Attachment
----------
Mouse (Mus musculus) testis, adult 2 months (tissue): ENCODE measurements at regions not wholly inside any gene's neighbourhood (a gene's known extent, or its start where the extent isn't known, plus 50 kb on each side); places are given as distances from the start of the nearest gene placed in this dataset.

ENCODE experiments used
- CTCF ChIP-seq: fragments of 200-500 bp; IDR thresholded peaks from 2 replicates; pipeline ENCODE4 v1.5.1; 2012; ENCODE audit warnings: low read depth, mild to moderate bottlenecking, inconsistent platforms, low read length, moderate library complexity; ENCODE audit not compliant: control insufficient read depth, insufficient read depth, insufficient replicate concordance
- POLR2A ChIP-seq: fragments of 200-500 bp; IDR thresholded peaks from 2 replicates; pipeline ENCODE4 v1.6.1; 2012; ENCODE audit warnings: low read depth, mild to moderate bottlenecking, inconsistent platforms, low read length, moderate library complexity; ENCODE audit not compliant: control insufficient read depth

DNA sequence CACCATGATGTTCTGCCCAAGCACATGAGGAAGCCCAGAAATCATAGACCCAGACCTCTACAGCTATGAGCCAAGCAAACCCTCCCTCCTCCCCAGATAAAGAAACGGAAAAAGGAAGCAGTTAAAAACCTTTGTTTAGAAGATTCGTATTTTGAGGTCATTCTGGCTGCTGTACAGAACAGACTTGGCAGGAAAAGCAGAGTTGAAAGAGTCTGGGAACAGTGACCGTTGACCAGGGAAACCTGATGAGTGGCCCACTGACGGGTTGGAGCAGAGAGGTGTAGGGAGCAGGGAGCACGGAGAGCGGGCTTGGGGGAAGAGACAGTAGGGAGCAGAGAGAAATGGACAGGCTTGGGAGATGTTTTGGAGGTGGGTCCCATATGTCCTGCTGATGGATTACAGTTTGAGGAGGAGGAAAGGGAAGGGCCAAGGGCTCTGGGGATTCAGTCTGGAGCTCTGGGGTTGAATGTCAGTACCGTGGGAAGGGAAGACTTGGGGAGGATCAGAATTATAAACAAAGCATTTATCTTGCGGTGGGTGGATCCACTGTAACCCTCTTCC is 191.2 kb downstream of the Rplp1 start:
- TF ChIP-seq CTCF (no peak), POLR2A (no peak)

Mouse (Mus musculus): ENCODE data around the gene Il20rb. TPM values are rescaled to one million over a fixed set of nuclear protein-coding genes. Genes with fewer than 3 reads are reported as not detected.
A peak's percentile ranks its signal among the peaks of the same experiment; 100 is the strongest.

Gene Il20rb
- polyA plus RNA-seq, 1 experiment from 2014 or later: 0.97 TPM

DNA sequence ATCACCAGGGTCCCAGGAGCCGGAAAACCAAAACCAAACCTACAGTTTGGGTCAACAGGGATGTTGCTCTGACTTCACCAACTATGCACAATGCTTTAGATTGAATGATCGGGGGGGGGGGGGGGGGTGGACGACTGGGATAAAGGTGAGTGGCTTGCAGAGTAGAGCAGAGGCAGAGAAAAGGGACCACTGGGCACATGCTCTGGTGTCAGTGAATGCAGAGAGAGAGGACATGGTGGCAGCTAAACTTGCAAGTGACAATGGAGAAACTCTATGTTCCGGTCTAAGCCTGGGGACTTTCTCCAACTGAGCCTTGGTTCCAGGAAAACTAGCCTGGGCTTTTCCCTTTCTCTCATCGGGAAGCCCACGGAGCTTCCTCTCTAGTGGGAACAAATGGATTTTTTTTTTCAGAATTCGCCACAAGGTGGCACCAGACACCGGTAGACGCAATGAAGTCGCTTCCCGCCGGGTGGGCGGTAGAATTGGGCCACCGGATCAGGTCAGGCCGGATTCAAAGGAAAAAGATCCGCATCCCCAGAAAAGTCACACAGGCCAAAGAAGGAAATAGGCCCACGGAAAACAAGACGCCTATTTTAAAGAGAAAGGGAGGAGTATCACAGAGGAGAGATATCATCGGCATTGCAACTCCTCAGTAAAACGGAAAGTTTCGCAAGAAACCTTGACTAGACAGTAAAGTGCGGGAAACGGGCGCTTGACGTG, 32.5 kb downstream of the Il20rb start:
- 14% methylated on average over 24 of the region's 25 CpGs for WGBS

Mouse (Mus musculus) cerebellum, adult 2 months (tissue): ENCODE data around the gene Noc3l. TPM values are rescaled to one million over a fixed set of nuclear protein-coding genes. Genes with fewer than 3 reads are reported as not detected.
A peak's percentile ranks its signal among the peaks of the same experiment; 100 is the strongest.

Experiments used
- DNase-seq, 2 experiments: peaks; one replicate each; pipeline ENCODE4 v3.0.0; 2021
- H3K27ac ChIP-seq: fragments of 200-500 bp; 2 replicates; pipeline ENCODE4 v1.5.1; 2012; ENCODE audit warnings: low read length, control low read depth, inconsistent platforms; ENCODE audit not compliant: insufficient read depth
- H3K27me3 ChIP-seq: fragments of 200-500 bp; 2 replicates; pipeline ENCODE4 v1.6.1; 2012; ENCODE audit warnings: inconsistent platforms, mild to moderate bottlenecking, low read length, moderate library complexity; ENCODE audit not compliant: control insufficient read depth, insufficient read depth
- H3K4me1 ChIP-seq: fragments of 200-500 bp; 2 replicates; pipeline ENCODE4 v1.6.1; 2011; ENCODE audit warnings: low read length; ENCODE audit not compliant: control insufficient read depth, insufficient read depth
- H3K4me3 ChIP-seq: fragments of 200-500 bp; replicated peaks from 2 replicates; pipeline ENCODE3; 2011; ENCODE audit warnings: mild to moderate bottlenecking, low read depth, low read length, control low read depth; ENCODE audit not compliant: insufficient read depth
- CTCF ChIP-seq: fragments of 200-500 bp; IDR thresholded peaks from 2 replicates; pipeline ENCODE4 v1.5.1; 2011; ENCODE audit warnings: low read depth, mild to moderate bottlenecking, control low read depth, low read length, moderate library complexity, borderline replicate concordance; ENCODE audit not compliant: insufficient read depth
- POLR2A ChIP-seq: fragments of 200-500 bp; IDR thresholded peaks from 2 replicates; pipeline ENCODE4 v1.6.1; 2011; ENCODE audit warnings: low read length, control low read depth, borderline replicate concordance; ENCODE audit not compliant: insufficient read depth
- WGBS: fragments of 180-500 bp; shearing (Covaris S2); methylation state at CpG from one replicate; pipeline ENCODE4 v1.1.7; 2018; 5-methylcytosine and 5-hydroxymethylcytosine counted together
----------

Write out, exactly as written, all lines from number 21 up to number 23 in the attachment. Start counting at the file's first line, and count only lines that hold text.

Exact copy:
- CTCF ChIP-seq: fragments of 200-500 bp; IDR thresholded peaks from 2 replicates; pipeline ENCODE4 v1.5.1; 2011; ENCODE audit warnings: low read depth, mild to moderate bottlenecking, control low read depth, low read length, moderate library complexity, borderline replicate concordance; ENCODE audit not compliant: insufficient read depth
- POLR2A ChIP-seq: fragments of 200-500 bp; IDR thresholded peaks from 2 replicates; pipeline ENCODE4 v1.6.1; 2011; ENCODE audit warnings: low read length, control low read depth, borderline replicate concordance; ENCODE audit not compliant: insufficient read depth
- WGBS: fragments of 180-500 bp; shearing (Covaris S2); methylation state at CpG from one replicate; pipeline ENCODE4 v1.1.7; 2018; 5-methylcytosine and 5-hydroxymethylcytosine counted together